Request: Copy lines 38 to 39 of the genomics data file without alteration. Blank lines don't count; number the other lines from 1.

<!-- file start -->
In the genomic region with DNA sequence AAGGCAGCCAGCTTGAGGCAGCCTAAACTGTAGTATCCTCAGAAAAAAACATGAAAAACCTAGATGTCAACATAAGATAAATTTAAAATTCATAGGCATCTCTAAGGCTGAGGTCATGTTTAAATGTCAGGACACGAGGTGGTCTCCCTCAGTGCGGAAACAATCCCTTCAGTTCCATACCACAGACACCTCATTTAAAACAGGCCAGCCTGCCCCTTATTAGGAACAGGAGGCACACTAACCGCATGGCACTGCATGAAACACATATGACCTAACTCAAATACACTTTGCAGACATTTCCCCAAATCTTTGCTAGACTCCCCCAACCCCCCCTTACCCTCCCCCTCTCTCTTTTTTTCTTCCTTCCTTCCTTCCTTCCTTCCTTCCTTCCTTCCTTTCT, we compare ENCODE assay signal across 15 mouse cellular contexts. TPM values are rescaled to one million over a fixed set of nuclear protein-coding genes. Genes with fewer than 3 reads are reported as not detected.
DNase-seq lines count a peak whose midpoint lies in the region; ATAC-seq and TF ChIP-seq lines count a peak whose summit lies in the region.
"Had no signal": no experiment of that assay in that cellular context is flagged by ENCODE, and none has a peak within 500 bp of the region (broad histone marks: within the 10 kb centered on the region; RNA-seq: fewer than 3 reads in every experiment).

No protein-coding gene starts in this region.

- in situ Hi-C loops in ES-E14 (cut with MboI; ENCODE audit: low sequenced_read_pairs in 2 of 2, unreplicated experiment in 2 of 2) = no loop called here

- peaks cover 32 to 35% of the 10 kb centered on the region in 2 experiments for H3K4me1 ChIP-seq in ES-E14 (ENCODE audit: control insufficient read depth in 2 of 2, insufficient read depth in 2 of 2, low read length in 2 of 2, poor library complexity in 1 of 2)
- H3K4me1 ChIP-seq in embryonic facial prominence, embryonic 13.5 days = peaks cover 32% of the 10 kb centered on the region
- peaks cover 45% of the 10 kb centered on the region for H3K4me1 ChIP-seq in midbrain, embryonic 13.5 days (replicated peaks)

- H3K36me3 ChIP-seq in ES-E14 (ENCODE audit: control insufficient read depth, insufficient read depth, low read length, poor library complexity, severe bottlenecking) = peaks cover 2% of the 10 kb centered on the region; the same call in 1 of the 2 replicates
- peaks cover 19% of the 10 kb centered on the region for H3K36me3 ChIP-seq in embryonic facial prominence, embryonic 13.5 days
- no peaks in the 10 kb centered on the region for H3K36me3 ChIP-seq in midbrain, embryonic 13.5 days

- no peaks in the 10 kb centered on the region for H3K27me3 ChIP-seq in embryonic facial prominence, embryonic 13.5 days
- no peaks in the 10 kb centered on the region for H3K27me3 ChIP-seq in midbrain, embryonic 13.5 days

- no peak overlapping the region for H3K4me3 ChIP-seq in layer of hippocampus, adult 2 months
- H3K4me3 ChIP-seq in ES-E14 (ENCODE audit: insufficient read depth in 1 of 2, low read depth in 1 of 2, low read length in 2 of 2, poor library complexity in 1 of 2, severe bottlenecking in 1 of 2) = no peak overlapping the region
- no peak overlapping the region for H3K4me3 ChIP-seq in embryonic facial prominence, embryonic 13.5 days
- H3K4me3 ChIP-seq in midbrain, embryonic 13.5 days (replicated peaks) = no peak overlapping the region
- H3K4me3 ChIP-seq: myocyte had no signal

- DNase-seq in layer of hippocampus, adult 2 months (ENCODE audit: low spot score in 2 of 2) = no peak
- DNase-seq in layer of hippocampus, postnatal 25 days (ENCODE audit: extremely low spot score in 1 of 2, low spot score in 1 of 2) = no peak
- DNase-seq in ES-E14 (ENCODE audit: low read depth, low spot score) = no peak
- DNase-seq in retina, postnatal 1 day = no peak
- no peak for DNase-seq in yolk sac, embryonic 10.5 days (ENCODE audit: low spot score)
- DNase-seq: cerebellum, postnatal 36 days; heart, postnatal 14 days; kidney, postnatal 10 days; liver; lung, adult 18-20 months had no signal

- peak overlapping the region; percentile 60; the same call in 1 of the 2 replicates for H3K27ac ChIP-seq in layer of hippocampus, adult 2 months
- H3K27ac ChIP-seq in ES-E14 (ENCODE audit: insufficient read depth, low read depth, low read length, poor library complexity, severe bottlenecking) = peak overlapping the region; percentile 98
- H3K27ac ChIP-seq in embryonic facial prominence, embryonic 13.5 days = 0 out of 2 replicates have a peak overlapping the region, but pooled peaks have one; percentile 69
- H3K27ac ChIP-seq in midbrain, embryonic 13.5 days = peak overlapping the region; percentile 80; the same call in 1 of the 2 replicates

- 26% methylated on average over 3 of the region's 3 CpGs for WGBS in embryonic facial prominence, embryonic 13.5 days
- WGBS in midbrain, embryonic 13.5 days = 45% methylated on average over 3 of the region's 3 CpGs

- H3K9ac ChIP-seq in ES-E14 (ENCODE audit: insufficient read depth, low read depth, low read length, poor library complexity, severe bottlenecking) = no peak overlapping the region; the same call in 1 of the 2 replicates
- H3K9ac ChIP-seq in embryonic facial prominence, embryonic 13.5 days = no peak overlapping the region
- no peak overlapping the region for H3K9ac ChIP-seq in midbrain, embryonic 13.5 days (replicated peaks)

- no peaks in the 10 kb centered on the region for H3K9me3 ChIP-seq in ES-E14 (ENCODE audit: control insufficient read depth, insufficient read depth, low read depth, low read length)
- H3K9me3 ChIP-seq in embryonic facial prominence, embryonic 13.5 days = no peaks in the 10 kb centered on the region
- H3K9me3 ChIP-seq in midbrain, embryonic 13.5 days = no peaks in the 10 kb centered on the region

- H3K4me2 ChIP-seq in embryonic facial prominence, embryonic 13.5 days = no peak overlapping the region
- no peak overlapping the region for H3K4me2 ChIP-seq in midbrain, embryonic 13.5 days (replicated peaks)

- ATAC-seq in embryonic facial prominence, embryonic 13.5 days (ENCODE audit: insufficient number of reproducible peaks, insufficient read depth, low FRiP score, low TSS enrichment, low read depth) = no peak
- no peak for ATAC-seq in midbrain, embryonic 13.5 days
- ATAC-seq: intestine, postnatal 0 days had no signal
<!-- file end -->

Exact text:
- no peak overlapping the region for H3K4me2 ChIP-seq in midbrain, embryonic 13.5 days (replicated peaks)

- ATAC-seq in embryonic facial prominence, embryonic 13.5 days (ENCODE audit: insufficient number of reproducible peaks, insufficient read depth, low FRiP score, low TSS enrichment, low read depth) = no peak